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Leyland on Bonds: 'Let the guy alone'

OAKLAND, Calif. -- Barry Bonds' first major league manager
believes the San Francisco slugger is being unfairly singled out
for his alleged use of steroids.

Jim Leyland, now in his first year as Tigers skipper, managed
Bonds for seven years with the Pittsburgh Pirates before the
slugger left as a free agent to join the San Francisco Giants for
the 1993 season.

Bonds is at the center of the steroids controversy that has
heightened following last month's release of "Game of Shadows,'' a
book by two San Francisco Chronicle reporters detailing Bonds'
alleged longtime regimen for using a variety of
performance-enhancing drugs.

"I think that's a shame,'' Leyland said Tuesday in an interview
with The Associated Press before Detroit opened a three-game series
against the Oakland Athletics. "Let the guy alone. I guess there
weren't rules. I don't know what happened. I don't care what
happened. This is a hands down go-after-Barry-Bonds thing.''

The 41-year-old Bonds, who entered Tuesday's game at Arizona
still stuck on 708 home runs and batting 5-for-26 (.192) so far
this season, has always denied taking performance-enhancing drugs.
But a federal grand jury is now investigating whether Bonds
committed perjury when he testified in 2003 that he never used
steroids.

The panel has been hearing evidence for more than a month about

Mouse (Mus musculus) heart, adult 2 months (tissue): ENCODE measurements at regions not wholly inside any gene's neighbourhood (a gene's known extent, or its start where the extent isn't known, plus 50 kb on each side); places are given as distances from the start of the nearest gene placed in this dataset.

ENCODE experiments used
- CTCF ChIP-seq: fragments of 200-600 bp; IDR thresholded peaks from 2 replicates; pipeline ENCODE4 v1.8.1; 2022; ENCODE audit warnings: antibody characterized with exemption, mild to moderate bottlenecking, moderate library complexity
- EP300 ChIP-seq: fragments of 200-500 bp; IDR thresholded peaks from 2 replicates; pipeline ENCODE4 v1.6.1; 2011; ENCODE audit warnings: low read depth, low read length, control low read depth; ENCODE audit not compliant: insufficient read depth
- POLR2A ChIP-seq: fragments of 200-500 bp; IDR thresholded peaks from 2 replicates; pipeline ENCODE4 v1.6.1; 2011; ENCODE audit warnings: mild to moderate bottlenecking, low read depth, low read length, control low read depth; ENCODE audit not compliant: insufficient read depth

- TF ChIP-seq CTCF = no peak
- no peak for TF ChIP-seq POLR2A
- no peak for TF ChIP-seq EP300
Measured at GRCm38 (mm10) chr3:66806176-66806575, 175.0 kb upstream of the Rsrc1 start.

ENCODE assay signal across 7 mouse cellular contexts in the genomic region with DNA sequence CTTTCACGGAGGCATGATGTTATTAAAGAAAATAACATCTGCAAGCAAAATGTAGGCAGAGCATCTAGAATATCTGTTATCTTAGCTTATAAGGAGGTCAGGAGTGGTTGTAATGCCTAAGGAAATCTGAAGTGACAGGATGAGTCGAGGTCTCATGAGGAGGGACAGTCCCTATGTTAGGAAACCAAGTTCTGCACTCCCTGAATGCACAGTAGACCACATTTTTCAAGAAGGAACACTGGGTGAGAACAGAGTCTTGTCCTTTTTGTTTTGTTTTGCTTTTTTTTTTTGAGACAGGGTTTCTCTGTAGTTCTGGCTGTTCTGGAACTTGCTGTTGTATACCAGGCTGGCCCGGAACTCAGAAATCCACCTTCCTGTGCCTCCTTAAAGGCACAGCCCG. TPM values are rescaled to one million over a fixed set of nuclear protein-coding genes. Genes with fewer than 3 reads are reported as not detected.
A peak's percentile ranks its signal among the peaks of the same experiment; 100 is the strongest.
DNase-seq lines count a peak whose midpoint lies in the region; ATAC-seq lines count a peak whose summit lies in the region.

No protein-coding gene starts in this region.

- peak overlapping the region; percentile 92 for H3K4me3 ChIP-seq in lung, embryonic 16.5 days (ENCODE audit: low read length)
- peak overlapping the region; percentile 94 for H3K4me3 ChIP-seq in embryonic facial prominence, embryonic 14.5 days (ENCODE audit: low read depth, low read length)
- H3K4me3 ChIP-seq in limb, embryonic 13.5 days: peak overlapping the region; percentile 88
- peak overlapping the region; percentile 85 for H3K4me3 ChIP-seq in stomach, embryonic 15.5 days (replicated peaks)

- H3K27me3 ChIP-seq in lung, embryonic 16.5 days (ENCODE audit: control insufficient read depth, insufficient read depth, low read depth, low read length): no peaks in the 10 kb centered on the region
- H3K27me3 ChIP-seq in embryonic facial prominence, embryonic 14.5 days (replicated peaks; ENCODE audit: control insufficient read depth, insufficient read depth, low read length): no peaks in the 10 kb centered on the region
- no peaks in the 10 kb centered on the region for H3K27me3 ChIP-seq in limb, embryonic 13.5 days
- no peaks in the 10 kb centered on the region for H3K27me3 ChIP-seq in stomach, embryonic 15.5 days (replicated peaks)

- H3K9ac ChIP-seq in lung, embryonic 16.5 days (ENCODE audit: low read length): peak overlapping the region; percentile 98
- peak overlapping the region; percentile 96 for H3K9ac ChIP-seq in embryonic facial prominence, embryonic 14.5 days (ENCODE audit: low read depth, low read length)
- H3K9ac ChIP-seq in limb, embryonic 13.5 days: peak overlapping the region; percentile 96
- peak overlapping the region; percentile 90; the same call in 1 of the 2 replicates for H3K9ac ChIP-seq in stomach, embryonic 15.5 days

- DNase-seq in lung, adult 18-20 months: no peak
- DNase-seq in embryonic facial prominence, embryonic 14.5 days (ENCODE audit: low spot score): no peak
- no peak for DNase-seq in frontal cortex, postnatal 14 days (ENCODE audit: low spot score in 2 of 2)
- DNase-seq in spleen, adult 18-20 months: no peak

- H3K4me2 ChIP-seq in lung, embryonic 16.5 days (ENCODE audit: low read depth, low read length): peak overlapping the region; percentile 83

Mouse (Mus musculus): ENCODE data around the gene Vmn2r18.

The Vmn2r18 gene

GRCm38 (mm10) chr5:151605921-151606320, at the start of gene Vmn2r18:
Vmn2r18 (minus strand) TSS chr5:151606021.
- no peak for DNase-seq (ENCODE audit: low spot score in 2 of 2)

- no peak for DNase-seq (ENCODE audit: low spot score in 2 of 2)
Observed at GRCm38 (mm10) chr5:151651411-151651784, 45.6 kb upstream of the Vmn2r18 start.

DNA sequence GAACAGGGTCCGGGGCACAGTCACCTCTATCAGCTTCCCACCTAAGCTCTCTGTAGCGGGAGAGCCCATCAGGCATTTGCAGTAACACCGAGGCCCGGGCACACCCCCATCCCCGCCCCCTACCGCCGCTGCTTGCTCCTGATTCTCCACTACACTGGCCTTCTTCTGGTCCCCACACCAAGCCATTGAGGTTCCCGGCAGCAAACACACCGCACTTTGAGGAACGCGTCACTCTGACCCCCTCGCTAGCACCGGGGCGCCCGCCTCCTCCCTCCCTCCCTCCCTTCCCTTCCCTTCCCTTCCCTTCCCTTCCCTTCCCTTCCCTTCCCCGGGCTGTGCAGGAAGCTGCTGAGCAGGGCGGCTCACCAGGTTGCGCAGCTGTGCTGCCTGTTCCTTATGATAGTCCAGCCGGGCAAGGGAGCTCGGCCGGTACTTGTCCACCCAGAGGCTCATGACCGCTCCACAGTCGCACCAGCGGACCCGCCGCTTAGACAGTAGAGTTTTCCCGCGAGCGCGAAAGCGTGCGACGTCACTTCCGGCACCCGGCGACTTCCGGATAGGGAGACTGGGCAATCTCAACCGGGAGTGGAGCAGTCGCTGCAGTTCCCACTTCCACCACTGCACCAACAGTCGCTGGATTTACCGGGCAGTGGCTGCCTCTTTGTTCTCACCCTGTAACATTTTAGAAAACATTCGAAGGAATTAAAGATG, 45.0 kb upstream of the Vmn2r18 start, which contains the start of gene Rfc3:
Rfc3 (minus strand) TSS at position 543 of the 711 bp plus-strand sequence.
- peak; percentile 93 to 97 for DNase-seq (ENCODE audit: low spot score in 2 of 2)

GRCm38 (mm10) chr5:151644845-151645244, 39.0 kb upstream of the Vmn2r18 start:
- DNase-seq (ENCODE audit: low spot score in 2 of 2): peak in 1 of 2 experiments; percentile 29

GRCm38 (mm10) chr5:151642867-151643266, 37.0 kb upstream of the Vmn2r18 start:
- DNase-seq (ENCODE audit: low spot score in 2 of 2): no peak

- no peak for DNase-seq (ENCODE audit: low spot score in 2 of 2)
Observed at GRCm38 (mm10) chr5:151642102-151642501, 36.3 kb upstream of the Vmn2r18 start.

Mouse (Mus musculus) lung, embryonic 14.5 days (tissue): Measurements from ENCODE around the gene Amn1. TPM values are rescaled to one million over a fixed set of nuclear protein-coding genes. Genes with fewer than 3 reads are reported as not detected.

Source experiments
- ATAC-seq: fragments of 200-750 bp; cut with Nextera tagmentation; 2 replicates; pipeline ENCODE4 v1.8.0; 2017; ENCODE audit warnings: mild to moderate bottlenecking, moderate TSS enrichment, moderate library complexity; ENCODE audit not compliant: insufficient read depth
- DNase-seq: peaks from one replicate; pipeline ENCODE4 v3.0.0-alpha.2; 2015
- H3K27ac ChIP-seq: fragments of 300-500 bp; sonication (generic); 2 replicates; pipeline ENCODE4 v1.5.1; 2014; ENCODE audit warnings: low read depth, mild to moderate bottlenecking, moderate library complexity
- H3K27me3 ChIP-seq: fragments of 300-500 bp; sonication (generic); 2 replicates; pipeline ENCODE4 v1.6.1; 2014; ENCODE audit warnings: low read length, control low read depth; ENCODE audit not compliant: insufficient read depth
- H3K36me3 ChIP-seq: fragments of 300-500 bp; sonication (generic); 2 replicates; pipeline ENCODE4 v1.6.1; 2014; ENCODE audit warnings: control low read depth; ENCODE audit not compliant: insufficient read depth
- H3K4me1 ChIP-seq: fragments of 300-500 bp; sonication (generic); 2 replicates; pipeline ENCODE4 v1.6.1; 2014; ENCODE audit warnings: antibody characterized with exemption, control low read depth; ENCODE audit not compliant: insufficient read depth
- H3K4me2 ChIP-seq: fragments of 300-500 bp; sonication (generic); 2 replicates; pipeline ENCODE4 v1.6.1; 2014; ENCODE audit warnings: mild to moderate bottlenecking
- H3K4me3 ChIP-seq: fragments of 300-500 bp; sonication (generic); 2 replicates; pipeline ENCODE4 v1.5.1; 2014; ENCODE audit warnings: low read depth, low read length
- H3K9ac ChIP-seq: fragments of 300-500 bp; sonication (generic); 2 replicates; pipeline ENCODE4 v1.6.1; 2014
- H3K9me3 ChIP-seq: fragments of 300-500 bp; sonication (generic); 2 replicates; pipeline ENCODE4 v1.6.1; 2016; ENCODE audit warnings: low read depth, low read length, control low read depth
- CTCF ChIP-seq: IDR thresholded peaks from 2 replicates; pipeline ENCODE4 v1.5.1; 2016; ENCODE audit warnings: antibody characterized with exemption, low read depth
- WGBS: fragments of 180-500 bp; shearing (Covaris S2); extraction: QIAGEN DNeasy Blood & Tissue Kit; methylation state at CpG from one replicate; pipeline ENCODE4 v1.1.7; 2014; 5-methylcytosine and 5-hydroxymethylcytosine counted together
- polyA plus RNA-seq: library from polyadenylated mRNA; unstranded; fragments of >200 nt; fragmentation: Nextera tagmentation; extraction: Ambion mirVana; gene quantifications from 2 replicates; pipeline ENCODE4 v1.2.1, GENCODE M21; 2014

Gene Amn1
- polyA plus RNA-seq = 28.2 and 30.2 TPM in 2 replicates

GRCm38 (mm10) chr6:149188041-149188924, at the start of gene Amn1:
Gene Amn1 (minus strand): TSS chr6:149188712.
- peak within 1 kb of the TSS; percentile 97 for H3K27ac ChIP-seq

whether Bonds lied to a different grand jury that was investigating
the BALCO scandal. Dr. Arthur Ting, Bonds' personal surgeon, has
been subpoenaed to testify before the grand jury investigating
possible perjury charges, and the San Francisco Chronicle reported
Giants' trainer Stan Conte also will testify.

In addition, commissioner Bud Selig last month appointed former
Sen. George Mitchell to lead an investigation of steroid use in
baseball in recent years, but Selig has emphasized the probe is not
directed only at Bonds.

Leyland would like to see equal questioning of players believed
to have taken steroids to boost their performances and not just
Bonds, who is struggling to hit because of an elbow injury and to
move well because of his surgically repaired right knee.

The authors of "Game of Shadows'' wrote that Bonds began using
steroids because he was jealous of the attention paid to Mark
McGwire's home run race with Sammy Sosa in 1998.

Steroids weren't banned under baseball's joint drug agreement
until after the 2002 season.

As a rookie in Pittsburgh, Bonds weighed 185 pounds. Now, he's
somewhere around 240.

"He's my friend and he will always be my friend,'' Leyland
said. "I'm certainly not indicating I would defend him. But I get
sick of hearing about it. They're single-handedly going after Barry
Bonds.''